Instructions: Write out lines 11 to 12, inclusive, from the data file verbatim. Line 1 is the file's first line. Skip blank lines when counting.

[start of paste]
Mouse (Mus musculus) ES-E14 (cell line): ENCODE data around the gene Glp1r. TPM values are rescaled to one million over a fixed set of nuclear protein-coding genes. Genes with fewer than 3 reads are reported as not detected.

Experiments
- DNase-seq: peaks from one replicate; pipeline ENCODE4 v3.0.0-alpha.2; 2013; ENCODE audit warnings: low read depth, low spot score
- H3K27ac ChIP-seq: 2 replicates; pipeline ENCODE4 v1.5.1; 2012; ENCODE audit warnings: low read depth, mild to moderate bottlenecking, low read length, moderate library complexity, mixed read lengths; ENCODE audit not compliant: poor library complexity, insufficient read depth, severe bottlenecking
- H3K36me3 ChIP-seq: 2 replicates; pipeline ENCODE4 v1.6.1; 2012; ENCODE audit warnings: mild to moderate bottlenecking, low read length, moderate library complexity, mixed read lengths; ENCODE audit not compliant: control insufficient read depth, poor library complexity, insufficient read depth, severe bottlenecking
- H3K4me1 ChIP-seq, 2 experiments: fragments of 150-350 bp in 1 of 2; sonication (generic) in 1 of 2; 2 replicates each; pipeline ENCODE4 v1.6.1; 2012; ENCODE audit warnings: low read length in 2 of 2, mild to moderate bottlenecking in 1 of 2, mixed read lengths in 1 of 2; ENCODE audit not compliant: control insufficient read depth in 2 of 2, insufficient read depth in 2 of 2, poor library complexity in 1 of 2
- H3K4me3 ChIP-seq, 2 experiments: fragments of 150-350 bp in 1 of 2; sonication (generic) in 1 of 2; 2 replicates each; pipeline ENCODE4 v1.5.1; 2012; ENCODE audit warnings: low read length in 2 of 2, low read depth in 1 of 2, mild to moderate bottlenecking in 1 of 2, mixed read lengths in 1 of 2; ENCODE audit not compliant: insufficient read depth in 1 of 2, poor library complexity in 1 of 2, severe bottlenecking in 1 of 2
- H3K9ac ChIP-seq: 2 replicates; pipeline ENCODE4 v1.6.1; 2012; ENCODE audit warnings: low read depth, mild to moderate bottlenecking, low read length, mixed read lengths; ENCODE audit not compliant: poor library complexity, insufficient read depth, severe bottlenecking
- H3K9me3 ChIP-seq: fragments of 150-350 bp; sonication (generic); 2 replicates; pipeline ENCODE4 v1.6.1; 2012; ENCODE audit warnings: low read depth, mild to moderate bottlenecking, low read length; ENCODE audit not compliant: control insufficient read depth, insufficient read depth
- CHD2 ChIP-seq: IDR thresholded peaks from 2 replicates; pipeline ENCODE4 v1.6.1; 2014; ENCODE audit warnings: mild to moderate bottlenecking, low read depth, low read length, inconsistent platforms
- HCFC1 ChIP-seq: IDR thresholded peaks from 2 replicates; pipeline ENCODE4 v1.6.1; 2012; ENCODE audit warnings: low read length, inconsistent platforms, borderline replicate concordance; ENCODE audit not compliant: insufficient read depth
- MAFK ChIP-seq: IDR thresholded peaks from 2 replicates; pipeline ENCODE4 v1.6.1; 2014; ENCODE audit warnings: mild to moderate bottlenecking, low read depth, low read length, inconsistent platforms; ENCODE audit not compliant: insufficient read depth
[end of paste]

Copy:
- HCFC1 ChIP-seq: IDR thresholded peaks from 2 replicates; pipeline ENCODE4 v1.6.1; 2012; ENCODE audit warnings: low read length, inconsistent platforms, borderline replicate concordance; ENCODE audit not compliant: insufficient read depth
- MAFK ChIP-seq: IDR thresholded peaks from 2 replicates; pipeline ENCODE4 v1.6.1; 2014; ENCODE audit warnings: mild to moderate bottlenecking, low read depth, low read length, inconsistent platforms; ENCODE audit not compliant: insufficient read depth